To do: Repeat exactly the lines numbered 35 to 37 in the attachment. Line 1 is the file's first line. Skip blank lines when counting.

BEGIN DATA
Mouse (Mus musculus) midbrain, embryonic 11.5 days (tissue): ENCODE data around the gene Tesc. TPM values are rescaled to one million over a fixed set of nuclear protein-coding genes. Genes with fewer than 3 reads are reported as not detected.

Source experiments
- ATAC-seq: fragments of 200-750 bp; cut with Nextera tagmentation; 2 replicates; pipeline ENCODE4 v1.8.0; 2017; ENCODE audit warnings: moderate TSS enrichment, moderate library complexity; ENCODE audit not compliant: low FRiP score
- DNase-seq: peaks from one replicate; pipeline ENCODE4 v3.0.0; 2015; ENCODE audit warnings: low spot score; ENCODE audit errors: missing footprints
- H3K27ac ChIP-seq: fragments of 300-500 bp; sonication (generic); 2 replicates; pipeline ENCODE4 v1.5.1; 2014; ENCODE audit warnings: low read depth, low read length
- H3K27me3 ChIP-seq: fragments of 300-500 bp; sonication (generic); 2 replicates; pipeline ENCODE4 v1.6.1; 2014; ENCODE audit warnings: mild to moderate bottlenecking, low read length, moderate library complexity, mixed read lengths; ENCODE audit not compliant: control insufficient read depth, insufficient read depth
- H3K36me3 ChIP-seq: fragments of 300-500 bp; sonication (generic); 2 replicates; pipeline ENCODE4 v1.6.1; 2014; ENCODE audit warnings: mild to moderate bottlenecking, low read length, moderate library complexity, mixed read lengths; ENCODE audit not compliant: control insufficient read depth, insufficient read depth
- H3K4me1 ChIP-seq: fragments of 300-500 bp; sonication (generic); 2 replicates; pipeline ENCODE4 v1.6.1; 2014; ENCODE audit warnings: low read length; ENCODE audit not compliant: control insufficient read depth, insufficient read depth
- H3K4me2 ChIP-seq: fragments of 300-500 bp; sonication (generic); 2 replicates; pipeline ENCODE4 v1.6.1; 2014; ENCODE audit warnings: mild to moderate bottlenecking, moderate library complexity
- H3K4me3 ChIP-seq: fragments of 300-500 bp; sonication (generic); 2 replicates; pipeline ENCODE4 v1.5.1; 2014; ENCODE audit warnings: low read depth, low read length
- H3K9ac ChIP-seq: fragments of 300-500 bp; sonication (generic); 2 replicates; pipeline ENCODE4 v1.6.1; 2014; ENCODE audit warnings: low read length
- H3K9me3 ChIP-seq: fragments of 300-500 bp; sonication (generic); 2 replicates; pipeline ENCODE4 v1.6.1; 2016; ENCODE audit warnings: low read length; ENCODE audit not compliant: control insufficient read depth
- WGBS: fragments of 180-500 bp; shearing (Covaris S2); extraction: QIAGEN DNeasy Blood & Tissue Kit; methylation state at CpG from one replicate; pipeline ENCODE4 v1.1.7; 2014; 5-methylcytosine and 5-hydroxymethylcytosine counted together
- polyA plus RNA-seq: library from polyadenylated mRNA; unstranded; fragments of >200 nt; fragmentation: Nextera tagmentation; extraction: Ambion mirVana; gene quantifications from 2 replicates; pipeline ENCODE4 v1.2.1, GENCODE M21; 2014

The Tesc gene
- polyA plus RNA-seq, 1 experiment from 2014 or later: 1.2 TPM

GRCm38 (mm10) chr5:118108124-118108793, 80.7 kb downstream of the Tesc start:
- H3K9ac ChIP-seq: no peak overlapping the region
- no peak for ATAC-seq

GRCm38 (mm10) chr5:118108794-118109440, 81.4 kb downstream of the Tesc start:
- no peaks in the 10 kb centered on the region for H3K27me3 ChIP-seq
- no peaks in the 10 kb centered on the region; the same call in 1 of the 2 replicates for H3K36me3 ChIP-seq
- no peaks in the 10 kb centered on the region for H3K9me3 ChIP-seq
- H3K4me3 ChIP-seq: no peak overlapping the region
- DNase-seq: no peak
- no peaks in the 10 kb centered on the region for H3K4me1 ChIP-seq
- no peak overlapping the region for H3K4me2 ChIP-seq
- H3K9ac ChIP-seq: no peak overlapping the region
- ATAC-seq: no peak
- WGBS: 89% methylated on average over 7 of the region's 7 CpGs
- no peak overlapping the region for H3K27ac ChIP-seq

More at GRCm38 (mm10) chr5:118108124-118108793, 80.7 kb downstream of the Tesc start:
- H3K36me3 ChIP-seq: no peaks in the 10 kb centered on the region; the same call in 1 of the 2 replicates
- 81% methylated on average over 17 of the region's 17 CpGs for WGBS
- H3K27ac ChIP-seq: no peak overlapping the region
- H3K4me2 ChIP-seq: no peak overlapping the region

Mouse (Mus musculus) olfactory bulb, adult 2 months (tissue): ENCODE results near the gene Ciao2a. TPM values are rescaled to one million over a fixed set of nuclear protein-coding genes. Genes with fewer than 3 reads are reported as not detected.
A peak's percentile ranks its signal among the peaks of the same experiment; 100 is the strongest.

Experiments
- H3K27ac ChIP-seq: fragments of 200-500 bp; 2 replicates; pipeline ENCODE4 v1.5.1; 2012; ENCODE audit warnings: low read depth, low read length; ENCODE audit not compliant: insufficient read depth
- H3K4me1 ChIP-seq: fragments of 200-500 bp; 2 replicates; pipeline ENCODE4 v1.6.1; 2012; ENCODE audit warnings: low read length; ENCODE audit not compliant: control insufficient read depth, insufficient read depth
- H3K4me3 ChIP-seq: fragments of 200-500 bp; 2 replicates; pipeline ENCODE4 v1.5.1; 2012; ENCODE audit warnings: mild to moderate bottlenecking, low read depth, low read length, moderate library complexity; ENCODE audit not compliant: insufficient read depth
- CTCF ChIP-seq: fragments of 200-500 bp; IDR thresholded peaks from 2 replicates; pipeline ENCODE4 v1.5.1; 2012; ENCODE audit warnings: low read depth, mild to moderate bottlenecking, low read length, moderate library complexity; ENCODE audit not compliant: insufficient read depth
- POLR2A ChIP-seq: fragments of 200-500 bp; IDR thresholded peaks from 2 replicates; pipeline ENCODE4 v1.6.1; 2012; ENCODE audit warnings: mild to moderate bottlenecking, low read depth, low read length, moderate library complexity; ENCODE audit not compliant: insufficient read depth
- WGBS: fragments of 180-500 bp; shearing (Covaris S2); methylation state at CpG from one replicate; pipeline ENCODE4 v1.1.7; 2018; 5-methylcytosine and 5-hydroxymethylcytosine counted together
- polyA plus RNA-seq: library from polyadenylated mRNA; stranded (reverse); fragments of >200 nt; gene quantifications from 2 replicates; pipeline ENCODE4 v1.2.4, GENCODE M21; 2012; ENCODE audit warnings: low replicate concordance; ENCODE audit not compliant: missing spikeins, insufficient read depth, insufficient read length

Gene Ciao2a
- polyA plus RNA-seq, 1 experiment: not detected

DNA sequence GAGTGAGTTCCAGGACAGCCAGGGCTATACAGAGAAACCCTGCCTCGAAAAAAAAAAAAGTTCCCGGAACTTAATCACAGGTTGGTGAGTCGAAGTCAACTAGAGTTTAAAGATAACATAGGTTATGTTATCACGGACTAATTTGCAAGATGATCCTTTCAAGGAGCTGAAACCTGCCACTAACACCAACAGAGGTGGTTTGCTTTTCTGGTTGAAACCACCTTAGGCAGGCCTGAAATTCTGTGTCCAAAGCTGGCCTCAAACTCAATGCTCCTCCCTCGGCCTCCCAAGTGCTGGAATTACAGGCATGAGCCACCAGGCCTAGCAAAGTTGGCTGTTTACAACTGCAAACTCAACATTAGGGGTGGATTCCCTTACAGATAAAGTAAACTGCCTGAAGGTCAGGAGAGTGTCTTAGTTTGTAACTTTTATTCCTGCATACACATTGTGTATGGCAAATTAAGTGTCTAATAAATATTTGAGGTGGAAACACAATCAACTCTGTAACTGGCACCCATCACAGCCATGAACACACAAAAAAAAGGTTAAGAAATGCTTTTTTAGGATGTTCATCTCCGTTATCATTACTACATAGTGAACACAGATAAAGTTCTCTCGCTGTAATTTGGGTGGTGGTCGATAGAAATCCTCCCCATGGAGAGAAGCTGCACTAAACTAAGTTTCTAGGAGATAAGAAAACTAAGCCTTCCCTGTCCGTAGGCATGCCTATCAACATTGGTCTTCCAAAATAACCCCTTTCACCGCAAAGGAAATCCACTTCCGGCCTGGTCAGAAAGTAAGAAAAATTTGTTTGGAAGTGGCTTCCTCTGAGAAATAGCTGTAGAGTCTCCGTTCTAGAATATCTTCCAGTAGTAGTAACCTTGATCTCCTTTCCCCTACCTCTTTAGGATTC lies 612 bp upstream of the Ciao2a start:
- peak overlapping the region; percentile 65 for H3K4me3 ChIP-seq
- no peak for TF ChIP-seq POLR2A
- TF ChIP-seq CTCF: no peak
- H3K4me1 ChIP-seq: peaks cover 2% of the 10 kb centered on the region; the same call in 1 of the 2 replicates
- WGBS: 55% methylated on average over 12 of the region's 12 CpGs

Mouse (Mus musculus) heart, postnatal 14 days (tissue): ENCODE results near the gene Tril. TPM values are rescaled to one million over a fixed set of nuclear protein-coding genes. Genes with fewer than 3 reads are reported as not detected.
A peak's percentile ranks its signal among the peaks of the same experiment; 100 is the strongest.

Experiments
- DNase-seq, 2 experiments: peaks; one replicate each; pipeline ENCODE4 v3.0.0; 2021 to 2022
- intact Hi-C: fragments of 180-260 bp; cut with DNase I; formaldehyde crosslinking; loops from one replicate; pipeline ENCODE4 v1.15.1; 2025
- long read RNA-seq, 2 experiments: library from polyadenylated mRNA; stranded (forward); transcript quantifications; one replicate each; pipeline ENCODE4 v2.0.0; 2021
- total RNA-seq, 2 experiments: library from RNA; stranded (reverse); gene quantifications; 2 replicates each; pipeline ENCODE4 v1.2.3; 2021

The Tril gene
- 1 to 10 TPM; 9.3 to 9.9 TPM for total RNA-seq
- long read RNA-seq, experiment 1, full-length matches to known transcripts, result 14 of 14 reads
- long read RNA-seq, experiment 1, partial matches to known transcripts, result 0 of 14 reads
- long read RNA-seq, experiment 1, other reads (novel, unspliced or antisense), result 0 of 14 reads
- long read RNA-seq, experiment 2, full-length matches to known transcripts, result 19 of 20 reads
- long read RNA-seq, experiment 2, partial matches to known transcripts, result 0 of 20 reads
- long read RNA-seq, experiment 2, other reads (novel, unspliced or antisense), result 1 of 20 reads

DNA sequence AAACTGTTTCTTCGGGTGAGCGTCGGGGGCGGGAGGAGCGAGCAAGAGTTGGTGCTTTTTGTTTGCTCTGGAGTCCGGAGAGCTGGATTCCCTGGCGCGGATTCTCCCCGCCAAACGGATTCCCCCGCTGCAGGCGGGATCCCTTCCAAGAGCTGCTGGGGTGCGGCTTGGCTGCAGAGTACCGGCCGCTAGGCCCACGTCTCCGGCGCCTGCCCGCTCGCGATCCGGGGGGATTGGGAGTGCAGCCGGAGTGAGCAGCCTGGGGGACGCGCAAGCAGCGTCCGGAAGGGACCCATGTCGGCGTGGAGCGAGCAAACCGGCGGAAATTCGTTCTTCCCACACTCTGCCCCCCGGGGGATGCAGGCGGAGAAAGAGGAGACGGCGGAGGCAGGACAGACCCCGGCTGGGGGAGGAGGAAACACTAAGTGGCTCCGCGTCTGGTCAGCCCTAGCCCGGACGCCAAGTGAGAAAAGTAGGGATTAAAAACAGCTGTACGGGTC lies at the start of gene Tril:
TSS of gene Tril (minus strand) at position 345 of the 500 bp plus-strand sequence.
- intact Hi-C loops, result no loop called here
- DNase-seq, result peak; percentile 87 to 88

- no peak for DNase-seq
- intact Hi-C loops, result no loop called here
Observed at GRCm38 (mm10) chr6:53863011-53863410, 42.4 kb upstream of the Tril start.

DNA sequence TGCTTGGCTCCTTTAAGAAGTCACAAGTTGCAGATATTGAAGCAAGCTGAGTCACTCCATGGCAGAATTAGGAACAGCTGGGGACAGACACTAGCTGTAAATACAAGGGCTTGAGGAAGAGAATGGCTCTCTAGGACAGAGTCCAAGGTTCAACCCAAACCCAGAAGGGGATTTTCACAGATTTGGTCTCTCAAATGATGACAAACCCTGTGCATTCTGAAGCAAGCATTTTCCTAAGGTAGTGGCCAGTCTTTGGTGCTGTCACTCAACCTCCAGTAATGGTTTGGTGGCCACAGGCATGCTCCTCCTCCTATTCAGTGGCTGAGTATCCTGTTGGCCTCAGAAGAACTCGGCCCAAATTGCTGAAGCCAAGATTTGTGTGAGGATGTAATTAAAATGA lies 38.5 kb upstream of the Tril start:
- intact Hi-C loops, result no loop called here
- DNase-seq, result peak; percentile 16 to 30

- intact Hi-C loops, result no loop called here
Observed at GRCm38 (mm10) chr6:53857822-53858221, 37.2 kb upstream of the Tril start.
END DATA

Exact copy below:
- H3K27ac ChIP-seq: no peak overlapping the region
- H3K4me2 ChIP-seq: no peak overlapping the region

Mouse (Mus musculus) olfactory bulb, adult 2 months (tissue): ENCODE results near the gene Ciao2a. TPM values are rescaled to one million over a fixed set of nuclear protein-coding genes. Genes with fewer than 3 reads are reported as not detected.